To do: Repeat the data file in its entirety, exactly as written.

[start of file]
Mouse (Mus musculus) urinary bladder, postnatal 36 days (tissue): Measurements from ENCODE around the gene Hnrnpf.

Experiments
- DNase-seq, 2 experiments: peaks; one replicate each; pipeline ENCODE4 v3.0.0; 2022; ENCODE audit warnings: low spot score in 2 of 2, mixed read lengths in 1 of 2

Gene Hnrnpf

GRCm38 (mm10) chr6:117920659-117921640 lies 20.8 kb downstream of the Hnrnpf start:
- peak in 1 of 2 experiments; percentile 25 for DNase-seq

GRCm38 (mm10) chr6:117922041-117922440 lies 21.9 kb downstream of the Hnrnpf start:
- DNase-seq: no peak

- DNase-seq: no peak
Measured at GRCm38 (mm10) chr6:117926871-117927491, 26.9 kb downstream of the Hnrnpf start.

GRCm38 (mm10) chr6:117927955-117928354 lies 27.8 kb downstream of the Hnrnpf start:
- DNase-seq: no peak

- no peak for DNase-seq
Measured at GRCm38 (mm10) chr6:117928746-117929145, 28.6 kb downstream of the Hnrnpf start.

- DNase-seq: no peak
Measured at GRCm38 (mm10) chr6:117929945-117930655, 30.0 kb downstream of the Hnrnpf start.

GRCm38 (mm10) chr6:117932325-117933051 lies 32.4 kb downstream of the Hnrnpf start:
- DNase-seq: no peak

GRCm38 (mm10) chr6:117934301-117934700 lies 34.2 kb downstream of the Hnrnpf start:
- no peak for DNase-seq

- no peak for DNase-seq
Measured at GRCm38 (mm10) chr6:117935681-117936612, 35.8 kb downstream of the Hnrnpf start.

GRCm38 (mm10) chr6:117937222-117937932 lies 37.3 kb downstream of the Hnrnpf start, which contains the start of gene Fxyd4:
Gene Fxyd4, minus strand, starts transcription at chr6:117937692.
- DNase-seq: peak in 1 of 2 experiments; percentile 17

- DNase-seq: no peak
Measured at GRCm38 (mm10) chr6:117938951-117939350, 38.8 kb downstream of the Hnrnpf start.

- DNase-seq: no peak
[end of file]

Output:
Mouse (Mus musculus) urinary bladder, postnatal 36 days (tissue): Measurements from ENCODE around the gene Hnrnpf.

Experiments
- DNase-seq, 2 experiments: peaks; one replicate each; pipeline ENCODE4 v3.0.0; 2022; ENCODE audit warnings: low spot score in 2 of 2, mixed read lengths in 1 of 2

Gene Hnrnpf

GRCm38 (mm10) chr6:117920659-117921640 lies 20.8 kb downstream of the Hnrnpf start:
- peak in 1 of 2 experiments; percentile 25 for DNase-seq

GRCm38 (mm10) chr6:117922041-117922440 lies 21.9 kb downstream of the Hnrnpf start:
- DNase-seq: no peak

- DNase-seq: no peak
Measured at GRCm38 (mm10) chr6:117926871-117927491, 26.9 kb downstream of the Hnrnpf start.

GRCm38 (mm10) chr6:117927955-117928354 lies 27.8 kb downstream of the Hnrnpf start:
- DNase-seq: no peak

- no peak for DNase-seq
Measured at GRCm38 (mm10) chr6:117928746-117929145, 28.6 kb downstream of the Hnrnpf start.

- DNase-seq: no peak
Measured at GRCm38 (mm10) chr6:117929945-117930655, 30.0 kb downstream of the Hnrnpf start.

GRCm38 (mm10) chr6:117932325-117933051 lies 32.4 kb downstream of the Hnrnpf start:
- DNase-seq: no peak

GRCm38 (mm10) chr6:117934301-117934700 lies 34.2 kb downstream of the Hnrnpf start:
- no peak for DNase-seq

- no peak for DNase-seq
Measured at GRCm38 (mm10) chr6:117935681-117936612, 35.8 kb downstream of the Hnrnpf start.

GRCm38 (mm10) chr6:117937222-117937932 lies 37.3 kb downstream of the Hnrnpf start, which contains the start of gene Fxyd4:
Gene Fxyd4, minus strand, starts transcription at chr6:117937692.
- DNase-seq: peak in 1 of 2 experiments; percentile 17

- DNase-seq: no peak
Measured at GRCm38 (mm10) chr6:117938951-117939350, 38.8 kb downstream of the Hnrnpf start.

- DNase-seq: no peak